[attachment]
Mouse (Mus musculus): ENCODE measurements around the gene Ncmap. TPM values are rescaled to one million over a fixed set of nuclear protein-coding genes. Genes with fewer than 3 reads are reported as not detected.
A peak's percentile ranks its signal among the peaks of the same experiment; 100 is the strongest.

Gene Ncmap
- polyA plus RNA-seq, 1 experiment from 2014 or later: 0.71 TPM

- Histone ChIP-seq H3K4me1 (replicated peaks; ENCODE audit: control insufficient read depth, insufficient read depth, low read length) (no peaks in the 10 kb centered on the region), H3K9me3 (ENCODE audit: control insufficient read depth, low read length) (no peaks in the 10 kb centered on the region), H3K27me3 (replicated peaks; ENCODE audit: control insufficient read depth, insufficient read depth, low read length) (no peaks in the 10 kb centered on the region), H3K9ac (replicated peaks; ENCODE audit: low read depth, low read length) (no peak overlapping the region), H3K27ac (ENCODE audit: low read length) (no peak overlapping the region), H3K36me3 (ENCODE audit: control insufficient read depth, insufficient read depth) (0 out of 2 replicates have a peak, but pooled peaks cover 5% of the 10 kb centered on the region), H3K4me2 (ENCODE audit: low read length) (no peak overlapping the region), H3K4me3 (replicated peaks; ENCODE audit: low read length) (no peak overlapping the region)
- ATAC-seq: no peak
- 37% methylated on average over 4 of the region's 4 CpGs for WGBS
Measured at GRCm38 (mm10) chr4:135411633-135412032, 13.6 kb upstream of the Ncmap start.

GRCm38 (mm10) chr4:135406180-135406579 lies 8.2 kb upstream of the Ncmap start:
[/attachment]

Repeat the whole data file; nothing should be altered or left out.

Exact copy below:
Mouse (Mus musculus): ENCODE measurements around the gene Ncmap. TPM values are rescaled to one million over a fixed set of nuclear protein-coding genes. Genes with fewer than 3 reads are reported as not detected.
A peak's percentile ranks its signal among the peaks of the same experiment; 100 is the strongest.

Gene Ncmap
- polyA plus RNA-seq, 1 experiment from 2014 or later: 0.71 TPM

- Histone ChIP-seq H3K4me1 (replicated peaks; ENCODE audit: control insufficient read depth, insufficient read depth, low read length) (no peaks in the 10 kb centered on the region), H3K9me3 (ENCODE audit: control insufficient read depth, low read length) (no peaks in the 10 kb centered on the region), H3K27me3 (replicated peaks; ENCODE audit: control insufficient read depth, insufficient read depth, low read length) (no peaks in the 10 kb centered on the region), H3K9ac (replicated peaks; ENCODE audit: low read depth, low read length) (no peak overlapping the region), H3K27ac (ENCODE audit: low read length) (no peak overlapping the region), H3K36me3 (ENCODE audit: control insufficient read depth, insufficient read depth) (0 out of 2 replicates have a peak, but pooled peaks cover 5% of the 10 kb centered on the region), H3K4me2 (ENCODE audit: low read length) (no peak overlapping the region), H3K4me3 (replicated peaks; ENCODE audit: low read length) (no peak overlapping the region)
- ATAC-seq: no peak
- 37% methylated on average over 4 of the region's 4 CpGs for WGBS
Measured at GRCm38 (mm10) chr4:135411633-135412032, 13.6 kb upstream of the Ncmap start.

GRCm38 (mm10) chr4:135406180-135406579 lies 8.2 kb upstream of the Ncmap start: